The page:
My youtube video demonstrations are here. I'm still voice acting for Dark Brotherhood Chronicles since we work with many of the members on Black Marsh and I will probably return to it once Black Marsh is done.
Q3) Can you explain the technical process for recording voices, editing, improving the quality etc. What sort of programs and hardware do you use for example.
Audacity rules! It's simple and easy to use. Some audio software offers plenty more options but none do it with quite so much ease as Audacity, in my experience. A lot of the work I did purely used my own voice with few technical adjustments and that tends to mean throat-destruction, especially in the case of Argonians (yes, Black Marsh's voices worry me). However, Argonian voices do benefit from down-pitching which is something you can do quite easily on Audacity. The throat sounds are another matter entirely though. Argonian voices are the hardest to get right. You simply cannot utter long sentences in one go and still retain the correct sound so it means doing lots of recordings of segments and they all have to flow.
I have used other software than Audacity though. There are some pieces of software that will distort your voice. I like to refer to it as the 'Darth Vader software' since I remember the old Star Wars helmet which, when you put it on, it alters your voice to sound like the character. It's the same thing here. I don't like using this stuff though. It feels like cheating and often produces a synthetic sound.
Any problems can come from being too close to the microphone or having dodgy equipment. A typical problem is having 'pops' in the recording which occurs from too much breath on the mike or too high a volume. You have to tweak things a lot when putting on the anger and, unless you have proper studio equipment (I don't), there are always issues to smooth out. Normally, I just cut and re-record which means taking special care in the re-assembly. As mentioned, Argonian voices take up a lot of time. Thankfully, one of my more admired voices is the Khajiit and, despite some throat-deconstruction, it's not quite as time-consuming.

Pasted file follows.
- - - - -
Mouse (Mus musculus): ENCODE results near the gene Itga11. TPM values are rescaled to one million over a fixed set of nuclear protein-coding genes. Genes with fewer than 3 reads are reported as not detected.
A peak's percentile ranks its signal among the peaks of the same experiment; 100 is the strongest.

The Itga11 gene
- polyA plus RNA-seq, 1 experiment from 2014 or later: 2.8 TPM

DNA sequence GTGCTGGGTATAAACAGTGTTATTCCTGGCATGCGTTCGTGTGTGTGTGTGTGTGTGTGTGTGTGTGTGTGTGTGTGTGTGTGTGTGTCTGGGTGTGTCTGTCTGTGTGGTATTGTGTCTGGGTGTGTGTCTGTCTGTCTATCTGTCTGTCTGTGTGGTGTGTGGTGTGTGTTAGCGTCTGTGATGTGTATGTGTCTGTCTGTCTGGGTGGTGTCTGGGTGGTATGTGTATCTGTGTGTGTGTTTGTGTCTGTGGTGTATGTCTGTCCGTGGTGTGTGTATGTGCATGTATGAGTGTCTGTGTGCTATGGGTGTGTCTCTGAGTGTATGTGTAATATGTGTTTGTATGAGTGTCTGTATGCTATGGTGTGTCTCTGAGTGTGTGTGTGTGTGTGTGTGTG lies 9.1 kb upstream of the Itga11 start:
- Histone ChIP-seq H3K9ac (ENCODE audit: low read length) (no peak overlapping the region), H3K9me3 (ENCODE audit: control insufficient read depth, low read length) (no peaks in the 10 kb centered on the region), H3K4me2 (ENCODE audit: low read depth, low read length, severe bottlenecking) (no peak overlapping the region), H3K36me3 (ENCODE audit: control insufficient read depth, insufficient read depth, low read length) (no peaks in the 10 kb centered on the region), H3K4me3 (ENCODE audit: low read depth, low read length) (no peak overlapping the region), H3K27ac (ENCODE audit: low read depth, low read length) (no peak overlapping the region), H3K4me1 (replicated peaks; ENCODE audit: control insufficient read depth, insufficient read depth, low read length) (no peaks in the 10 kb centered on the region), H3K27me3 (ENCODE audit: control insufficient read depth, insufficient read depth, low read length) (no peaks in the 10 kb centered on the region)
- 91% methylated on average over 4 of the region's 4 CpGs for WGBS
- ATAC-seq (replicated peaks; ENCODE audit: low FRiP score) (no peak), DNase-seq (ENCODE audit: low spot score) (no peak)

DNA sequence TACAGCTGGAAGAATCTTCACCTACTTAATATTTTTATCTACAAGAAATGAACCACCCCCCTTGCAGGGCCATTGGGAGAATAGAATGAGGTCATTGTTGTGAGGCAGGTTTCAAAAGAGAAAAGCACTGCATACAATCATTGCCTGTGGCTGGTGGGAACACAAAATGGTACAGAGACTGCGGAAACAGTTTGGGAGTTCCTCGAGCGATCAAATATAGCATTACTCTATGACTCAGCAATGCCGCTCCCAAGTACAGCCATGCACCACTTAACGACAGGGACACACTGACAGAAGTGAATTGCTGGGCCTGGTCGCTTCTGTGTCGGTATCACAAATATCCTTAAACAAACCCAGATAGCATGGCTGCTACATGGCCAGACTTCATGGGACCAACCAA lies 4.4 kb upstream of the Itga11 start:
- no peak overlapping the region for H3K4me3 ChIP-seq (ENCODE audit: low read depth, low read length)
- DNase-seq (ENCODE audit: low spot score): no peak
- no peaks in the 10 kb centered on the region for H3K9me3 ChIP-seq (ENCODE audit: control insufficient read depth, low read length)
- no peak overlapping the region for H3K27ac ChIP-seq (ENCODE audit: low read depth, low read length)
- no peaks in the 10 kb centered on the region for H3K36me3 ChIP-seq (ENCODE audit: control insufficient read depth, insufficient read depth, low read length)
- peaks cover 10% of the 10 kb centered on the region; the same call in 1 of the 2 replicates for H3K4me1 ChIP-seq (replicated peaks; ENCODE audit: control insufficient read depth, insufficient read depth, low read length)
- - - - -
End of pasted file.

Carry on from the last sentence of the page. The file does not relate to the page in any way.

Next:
I did have a complete tutorial written up for voice actors on the Silgrad Tower forums but it seems that the old forums have gone down so I can't retrieve it (maybe later). Otherwise, I'd post it up here.
Q4) From my (ed - Lingwei's) personal experiences with you you were able to closely mimic the 6 voice actors who performed the male voices in Oblivion. How did you do this - long hours of practice or just lucky?
I certainly practiced it but it's also something that you either do or don't do. As I said, I used to work with kids and I was known to 'do voices'. That was just something that comes from listening closely to the way people speak. I'm an English graduate so it's in my personal history.
Nevertheless, I do have an ear for great voices. I think it comes from an appreciation for theatre. When I heard Patrick Stewart in Oblivion, I was delighted. He has a great voice! I still have some films in my collection featuring characters I'd like to try and develop one day.
Much has been said of the generic voices in Oblivion and some have described it as a bit 'cookie-cutter', repeating the same recordings for particular races and so on. The voices, to me, have quite a standardised sound. They all aim for a particular texture rather than reproduce an actual person's style of speaking and this makes the process easier. What would be better for Bethesda would be to get someone who WAS an Argonian etc. and just naturally suited the voice but this would be harder to reproduce. As it is, they're just accents and throat sounds. You just have to have a good ear and a bit of verbal flair in order to make it work.
I suppose the hardest stuff I've done is doing accents correctly since you always fear that someone with that accent, or knows someone with it, will see right through you. That's what gets you going back to original recordings and voice samples on youtube to pick up idiosyncrasies.